The classical model of hematopoiesis established in the mouse postulates that lymphoid cells originate from a founder population of common lymphoid progenitors. Here, using a modeling approach in humanized mice, we showed that human lymphoid development stemmed from distinct populations of CD127- and CD127+ early lymphoid progenitors (ELPs). Combining molecular analyses with in vitro and in vivo functional assays, we demonstrated that CD127- and CD127+ ELPs emerged independently from lympho-mono-dendritic progenitors, responded differently to Notch1 signals, underwent divergent modes of lineage restriction, and displayed both common and specific differentiation potentials. Whereas CD127- ELPs comprised precursors of T cells, marginal zone B cells, and natural killer (NK) and innate lymphoid cells (ILCs), CD127+ ELPs supported production of all NK cell, ILC, and B cell populations but lacked T potential. On the basis of these results, we propose a "two-family" model of human lymphoid development that differs from the prevailing model of hematopoiesis.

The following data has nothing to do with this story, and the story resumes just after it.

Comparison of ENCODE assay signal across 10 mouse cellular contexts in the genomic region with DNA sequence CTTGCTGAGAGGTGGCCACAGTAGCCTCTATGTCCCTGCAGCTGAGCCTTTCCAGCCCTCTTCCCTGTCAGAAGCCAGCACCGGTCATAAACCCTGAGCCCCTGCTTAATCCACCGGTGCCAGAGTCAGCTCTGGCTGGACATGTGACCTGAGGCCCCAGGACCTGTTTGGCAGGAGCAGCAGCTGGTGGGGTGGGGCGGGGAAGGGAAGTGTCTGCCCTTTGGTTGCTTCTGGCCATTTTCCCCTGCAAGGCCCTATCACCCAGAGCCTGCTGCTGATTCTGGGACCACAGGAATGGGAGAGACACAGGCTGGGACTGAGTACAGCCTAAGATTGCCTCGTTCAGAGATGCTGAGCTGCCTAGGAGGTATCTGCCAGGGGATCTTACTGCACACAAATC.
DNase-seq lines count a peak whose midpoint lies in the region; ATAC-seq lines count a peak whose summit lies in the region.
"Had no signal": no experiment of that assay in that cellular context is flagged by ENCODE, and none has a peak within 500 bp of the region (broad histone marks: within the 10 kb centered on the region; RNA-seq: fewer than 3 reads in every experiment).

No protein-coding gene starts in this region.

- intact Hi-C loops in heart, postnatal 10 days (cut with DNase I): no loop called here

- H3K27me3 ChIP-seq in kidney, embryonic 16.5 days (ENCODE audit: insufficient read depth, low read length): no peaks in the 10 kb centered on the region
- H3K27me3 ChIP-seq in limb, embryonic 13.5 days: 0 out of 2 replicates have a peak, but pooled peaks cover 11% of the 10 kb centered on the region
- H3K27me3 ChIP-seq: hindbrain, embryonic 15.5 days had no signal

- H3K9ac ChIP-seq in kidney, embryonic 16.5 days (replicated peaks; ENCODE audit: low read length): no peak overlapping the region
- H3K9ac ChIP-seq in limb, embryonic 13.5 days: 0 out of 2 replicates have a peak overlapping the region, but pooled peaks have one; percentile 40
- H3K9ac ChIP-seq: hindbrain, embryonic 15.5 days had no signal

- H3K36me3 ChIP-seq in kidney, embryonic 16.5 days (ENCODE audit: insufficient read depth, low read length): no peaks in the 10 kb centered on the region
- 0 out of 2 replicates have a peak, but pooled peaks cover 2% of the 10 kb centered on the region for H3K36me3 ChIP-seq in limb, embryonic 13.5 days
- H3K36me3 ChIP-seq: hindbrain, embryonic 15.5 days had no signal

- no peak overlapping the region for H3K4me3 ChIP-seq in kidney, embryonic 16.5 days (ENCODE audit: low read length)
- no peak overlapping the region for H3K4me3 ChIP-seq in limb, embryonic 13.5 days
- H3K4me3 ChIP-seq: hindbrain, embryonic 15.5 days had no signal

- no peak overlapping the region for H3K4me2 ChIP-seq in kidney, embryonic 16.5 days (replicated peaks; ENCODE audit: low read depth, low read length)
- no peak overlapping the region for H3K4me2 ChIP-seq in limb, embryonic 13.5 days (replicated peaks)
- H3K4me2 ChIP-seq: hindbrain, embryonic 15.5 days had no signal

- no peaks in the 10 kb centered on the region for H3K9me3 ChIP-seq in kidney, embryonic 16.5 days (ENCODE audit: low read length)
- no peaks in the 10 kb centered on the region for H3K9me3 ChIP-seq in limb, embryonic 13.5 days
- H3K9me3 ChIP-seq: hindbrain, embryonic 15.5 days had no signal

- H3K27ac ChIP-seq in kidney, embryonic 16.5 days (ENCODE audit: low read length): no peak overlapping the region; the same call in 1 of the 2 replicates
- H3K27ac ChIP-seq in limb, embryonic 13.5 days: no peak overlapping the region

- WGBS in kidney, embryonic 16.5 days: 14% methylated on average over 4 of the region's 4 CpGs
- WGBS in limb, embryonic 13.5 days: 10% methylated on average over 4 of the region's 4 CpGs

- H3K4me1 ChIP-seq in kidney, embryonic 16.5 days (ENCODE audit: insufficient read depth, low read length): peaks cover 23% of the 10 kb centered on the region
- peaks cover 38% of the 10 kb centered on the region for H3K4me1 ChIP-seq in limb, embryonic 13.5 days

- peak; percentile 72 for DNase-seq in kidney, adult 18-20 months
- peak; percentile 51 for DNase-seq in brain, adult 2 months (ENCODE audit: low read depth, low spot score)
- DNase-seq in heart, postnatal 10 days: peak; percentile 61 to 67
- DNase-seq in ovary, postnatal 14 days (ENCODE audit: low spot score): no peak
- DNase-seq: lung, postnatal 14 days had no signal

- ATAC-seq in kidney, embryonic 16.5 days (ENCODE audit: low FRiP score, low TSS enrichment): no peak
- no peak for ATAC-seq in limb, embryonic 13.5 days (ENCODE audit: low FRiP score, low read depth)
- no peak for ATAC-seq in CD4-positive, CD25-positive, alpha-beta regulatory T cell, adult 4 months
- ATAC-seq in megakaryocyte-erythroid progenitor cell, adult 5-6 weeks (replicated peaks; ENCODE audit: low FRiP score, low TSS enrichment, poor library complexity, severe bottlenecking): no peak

Keywords: B cell ontogeny; Human lymphopoiesis; T cell precursors; early lymphoid progenitors; natural killer and innate lymphoid cells differentiation.
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